These Crazy Unrealized Urban Designs Would Have Made NYC A Wonderful Funland And/Or Twisted Hellscape

Moshe Safdie's Habitat New York I, a modular housing development squeezed in between the FDR Drive and the East River. 1968. <br>

Frank Lloyd Wright's Key Project for Ellis Island, a futuristic complex of housing for 7,500 people, a 500-room hotel and an array of facilities including hospitals, churches, schools, a library and a sports arena. 1961. <br>

Paul Rudolph's City Corridor, a vast elevated complex of buildings with a highway running through, multi-level parking, green spaces and more that would have would have run the width of lower Manhattan, with a spur down to the Manhattan Bridge. 1967. <br>

Buckminster Fuller's proposed 2-mile-diameter dome over Manhattan. 1961.<br>

McKim, Mead and White's Grand Central Terminal submission, which was modeled after Spanish cathedral. 1903.<br>

I.M. Pei's Hyperboloid, a proposed 108-story building and transit hub that would have replaced Grand Central Terminal. 1954. <br>

Raymond Hood's proposal for a Skyscraper Bridge, with 50- to 60- story apartment towers rising up over the roadway. The 10,000 foot suspension bridge would have housed 50,000 and featured docking stations for planes and ships at the base of each tower. 1925. <br>

Frank Gehry's Guggenheim Museum Lower Manhattan, planned for piers south of the Brooklyn Bridge, was scuttled after the post-9/11 economic downtown. 2000. <br>

Thomas Hastings and Daniel Chester's French National American Indian Memorial, a seven-story edifice with a 129-foot-tall sculpture of an Indian chief that would have stood on Staten Island's western shore, a stone's throw from what is now the base of the Verrazano–Narrows Bridge. 1909.<br>

Daniel Libeskind's World Trade Center Gardens of the World, a 16-acre plaza with a spiral of buildings of increasing height, culminating in a jagged 1776-foot-tall tower. The proposal was <a href="">nixed by the NYPD</a> over concerns it would be particularly vulnerable to a terrorist attack. 2005. <br>

Hellmuth, Obata + Kassabaum New Penn Station proposal, which would have moved the entrance to the transportation hub across Eighth Avenue to the General Post Office and placed a glass-and-steel roof over the building's courtyard. 2005.<br>

Philip Johnson's Chelsea Walk apartment complex. The project was abandoned when the city's economy went south. 1967. <br>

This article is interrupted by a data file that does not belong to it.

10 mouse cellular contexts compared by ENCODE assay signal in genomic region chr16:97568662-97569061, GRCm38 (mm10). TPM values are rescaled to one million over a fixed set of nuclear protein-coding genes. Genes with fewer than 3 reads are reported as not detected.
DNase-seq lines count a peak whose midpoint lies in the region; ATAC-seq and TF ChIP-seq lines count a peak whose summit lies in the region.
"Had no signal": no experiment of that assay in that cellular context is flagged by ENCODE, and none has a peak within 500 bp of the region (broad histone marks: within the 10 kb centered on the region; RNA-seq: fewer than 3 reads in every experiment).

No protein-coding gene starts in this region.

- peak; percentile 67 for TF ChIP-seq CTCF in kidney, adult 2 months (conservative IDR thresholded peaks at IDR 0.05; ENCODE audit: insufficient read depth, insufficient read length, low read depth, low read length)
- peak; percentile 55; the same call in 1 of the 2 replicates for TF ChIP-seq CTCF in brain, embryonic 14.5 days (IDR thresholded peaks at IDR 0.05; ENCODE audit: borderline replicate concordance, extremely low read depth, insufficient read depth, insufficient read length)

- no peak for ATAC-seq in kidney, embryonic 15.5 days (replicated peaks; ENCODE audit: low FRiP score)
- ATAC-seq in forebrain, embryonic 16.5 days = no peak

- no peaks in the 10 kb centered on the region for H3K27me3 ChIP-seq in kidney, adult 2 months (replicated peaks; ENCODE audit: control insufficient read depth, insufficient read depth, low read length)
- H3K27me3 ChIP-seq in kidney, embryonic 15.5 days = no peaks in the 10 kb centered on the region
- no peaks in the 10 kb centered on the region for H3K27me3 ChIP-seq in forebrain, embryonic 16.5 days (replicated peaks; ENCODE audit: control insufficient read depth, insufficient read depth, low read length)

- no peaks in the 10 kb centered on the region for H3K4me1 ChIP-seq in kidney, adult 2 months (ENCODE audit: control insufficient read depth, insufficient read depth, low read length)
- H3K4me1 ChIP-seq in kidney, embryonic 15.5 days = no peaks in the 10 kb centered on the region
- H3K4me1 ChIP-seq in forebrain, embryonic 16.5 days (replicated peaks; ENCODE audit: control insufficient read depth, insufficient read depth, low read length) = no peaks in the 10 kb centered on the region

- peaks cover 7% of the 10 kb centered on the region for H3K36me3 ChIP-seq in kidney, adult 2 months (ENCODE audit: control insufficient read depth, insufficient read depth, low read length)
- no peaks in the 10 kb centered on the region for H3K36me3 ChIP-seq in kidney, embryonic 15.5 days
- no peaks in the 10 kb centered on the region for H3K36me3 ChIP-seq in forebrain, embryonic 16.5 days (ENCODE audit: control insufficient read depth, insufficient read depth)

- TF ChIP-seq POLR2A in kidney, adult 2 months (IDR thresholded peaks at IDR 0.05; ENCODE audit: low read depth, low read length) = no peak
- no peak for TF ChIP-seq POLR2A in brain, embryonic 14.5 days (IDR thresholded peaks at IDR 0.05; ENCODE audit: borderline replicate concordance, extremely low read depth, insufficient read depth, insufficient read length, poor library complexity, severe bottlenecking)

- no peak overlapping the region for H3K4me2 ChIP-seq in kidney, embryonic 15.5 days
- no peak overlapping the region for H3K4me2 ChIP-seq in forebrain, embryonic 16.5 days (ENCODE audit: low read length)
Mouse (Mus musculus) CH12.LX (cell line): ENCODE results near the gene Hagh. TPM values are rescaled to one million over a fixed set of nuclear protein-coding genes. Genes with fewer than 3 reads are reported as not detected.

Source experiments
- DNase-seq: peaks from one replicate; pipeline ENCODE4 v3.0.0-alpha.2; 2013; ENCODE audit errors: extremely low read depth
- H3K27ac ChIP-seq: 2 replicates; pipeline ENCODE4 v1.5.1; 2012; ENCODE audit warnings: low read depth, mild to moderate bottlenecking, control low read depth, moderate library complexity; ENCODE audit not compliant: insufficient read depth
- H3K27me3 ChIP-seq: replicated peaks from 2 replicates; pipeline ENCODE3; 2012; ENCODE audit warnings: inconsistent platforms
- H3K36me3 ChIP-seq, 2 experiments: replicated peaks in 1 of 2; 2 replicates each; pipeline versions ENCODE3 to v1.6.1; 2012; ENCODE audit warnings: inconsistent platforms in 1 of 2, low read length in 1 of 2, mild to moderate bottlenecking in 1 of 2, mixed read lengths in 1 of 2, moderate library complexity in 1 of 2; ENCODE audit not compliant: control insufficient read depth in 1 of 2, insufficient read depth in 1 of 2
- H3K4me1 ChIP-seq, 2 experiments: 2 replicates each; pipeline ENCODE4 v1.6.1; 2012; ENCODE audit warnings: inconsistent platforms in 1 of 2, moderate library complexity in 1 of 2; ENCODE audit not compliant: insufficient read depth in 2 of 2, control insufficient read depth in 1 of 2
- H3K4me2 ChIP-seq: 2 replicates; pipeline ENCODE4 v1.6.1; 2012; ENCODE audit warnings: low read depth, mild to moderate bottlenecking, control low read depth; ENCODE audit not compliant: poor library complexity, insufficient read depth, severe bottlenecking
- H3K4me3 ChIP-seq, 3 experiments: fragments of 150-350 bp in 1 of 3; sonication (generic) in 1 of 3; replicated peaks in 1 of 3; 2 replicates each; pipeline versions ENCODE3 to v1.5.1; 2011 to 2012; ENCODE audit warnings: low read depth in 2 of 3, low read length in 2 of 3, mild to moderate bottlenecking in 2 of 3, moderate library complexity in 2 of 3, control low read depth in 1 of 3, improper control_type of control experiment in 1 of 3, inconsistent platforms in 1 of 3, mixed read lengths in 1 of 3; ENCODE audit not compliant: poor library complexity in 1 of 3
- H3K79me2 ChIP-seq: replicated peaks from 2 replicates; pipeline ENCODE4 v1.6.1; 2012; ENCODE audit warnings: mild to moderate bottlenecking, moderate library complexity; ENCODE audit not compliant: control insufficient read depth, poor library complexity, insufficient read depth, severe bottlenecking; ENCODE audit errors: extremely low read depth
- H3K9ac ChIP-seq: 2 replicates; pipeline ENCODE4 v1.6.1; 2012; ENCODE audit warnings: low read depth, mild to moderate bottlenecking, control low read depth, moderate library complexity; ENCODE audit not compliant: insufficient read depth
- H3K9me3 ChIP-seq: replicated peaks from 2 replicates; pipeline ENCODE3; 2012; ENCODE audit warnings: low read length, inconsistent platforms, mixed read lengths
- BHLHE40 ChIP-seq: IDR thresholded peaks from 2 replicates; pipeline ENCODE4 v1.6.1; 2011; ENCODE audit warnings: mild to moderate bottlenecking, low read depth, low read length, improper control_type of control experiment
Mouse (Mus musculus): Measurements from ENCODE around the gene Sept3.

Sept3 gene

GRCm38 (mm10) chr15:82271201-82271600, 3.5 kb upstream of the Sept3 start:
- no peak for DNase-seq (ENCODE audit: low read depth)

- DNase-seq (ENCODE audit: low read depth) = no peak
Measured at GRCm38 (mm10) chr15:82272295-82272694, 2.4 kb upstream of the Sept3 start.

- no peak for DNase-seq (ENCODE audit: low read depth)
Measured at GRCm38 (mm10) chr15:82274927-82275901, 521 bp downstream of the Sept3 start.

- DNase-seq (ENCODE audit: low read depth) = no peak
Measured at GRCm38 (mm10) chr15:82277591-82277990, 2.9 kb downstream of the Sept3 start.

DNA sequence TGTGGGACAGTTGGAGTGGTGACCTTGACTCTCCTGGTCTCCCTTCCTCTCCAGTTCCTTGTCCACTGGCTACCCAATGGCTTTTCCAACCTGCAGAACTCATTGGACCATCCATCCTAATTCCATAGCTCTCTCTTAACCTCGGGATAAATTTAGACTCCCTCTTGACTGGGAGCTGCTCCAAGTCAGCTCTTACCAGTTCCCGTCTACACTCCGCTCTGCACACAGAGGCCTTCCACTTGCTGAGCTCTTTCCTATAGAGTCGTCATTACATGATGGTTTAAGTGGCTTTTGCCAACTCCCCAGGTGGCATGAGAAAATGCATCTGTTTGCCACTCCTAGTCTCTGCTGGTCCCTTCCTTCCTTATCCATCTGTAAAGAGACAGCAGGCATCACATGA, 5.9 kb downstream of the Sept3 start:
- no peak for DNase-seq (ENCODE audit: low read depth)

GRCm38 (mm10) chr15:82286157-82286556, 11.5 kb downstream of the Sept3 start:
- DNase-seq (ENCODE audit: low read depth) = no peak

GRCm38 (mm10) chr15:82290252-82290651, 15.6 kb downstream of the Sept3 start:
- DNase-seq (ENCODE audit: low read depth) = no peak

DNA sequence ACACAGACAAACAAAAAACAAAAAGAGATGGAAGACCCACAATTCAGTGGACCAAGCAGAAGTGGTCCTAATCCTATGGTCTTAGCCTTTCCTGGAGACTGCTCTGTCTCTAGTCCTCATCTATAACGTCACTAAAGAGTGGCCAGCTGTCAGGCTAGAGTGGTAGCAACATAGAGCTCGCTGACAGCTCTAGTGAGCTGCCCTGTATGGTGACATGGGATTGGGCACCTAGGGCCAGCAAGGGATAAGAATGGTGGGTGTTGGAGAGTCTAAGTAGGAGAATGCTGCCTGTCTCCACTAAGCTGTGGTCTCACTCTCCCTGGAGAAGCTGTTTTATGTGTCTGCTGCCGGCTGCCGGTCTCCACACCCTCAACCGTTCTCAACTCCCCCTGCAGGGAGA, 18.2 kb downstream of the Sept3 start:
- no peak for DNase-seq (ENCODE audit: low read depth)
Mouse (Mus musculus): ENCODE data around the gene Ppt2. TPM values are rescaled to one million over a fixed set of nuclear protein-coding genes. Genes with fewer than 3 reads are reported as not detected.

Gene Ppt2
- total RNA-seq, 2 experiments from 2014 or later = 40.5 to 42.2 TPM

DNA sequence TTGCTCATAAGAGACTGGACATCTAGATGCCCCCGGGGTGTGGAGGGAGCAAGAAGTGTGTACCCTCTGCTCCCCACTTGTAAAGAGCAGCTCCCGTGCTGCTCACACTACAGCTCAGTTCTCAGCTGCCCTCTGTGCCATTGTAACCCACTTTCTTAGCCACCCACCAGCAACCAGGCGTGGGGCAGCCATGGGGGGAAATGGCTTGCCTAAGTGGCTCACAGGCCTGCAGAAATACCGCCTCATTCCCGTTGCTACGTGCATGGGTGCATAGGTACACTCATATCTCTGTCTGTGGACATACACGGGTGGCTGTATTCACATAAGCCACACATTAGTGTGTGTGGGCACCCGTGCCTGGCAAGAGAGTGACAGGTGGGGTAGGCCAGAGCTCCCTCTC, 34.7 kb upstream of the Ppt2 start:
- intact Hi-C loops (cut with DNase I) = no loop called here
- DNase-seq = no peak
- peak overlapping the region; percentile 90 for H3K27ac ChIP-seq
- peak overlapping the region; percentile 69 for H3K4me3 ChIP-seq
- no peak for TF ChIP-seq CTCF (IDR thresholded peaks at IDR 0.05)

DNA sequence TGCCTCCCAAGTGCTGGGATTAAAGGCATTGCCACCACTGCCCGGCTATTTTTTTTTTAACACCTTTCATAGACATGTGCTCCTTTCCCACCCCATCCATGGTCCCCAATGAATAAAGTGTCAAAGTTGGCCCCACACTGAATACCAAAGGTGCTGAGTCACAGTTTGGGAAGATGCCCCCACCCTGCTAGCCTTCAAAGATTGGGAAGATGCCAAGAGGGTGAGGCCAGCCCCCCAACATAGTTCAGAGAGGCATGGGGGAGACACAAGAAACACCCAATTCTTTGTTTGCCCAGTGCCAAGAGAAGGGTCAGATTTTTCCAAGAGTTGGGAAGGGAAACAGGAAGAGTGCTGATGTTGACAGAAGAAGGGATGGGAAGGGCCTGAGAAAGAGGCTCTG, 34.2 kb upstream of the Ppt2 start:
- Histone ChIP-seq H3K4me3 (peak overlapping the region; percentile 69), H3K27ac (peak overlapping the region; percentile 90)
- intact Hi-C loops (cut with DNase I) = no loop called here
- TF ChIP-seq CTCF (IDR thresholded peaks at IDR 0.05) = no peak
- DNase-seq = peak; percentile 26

Santiago Calatrava's <a href="">Governor's Island gondola</a>, which would have connected the island with Brooklyn and Manhattan. 2006. <br>

Wallace K. Harrison, Le Corbusier, Oscar Niemeyer and others' Preliminary Manhattan UN Plans, which included this vast plaza and imposing stepped entryway, featuring stairs and escalators. 1947. <br>

William Zeckendorf and Wallace K. Harrison's UN/Midtown Connector, a proposal to carve out a vast United Nations campus between 45th and 48th streets, from the East River all the way to Lexington Avenue. 1948. <br>

Frank Gehry's Atlantic Yards, the Forest City Ratner promise that <a href="">never materialized</a>. 2003.

Robert Moses's Fifth Avenue Extension, which would have bisected Washington Square Park and connected the thoroughfare to his <a href="">planned</a> Lower Manhattan Expressway. 1955.

Rufus Henry Gilbert's Elevated Railway, a pneumatic-powered train set into 24-foot wrought iron Gothic arches standing on Corinthian columns. 1870. <br>

SHoP's Flushing Stadium, a 25,000-seat arena in Flushing Meadows Park that would have housed a Major League Soccer Team. 2013. <br>

Zaha Hadid's 42nd Street Hotel, the architect's submission to a competition to construct a mixed-use hotel at 42nd Street and 8th Avenue. 1994.<br>

Santiago Calatrava's proposal to "finish" the Cathedral of St. John the Divine. 1992. <br>

Morphosis Olympic Village at Hunter's Point in Queens, part of New York City's bid for the 2012 Summer Olympics. 2004 <br>

William Zeckendorf's Rooftop Airport, a proposed 144-square-block airport elevated above the West Side and jutting out into the Hudson River, as depicted in <em>Life</em> magazine. 1961. <br>

Norman Bel Geddes and Buckminster Fuller's Dodger Dome, a 55,000-seat stadium with a giant plastic dome and what would have been the first artificial grass field in Major League Baseball. 1955. <br>